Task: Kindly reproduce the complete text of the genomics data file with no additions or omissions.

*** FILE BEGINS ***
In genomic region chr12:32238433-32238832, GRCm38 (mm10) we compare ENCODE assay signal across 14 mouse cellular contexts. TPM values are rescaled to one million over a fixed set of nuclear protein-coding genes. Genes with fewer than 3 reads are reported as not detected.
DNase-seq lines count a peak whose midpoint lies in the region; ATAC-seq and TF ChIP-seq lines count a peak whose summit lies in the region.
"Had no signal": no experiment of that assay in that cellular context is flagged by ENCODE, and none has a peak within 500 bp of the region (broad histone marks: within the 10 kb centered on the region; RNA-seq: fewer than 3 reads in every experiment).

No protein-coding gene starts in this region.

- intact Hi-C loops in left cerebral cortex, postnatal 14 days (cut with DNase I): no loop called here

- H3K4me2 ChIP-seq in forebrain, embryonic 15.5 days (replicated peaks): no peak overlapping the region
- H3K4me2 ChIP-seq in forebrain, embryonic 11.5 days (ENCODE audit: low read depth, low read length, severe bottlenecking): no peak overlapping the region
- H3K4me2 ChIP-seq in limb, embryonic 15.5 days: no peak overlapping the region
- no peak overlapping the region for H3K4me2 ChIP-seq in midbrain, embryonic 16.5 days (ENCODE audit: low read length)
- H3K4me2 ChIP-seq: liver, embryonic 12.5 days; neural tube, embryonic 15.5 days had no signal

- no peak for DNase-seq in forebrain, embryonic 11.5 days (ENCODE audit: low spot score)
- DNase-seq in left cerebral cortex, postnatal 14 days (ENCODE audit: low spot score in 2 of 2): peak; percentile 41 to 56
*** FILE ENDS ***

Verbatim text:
In genomic region chr12:32238433-32238832, GRCm38 (mm10) we compare ENCODE assay signal across 14 mouse cellular contexts. TPM values are rescaled to one million over a fixed set of nuclear protein-coding genes. Genes with fewer than 3 reads are reported as not detected.
DNase-seq lines count a peak whose midpoint lies in the region; ATAC-seq and TF ChIP-seq lines count a peak whose summit lies in the region.
"Had no signal": no experiment of that assay in that cellular context is flagged by ENCODE, and none has a peak within 500 bp of the region (broad histone marks: within the 10 kb centered on the region; RNA-seq: fewer than 3 reads in every experiment).

No protein-coding gene starts in this region.

- intact Hi-C loops in left cerebral cortex, postnatal 14 days (cut with DNase I): no loop called here

- H3K4me2 ChIP-seq in forebrain, embryonic 15.5 days (replicated peaks): no peak overlapping the region
- H3K4me2 ChIP-seq in forebrain, embryonic 11.5 days (ENCODE audit: low read depth, low read length, severe bottlenecking): no peak overlapping the region
- H3K4me2 ChIP-seq in limb, embryonic 15.5 days: no peak overlapping the region
- no peak overlapping the region for H3K4me2 ChIP-seq in midbrain, embryonic 16.5 days (ENCODE audit: low read length)
- H3K4me2 ChIP-seq: liver, embryonic 12.5 days; neural tube, embryonic 15.5 days had no signal

- no peak for DNase-seq in forebrain, embryonic 11.5 days (ENCODE audit: low spot score)
- DNase-seq in left cerebral cortex, postnatal 14 days (ENCODE audit: low spot score in 2 of 2): peak; percentile 41 to 56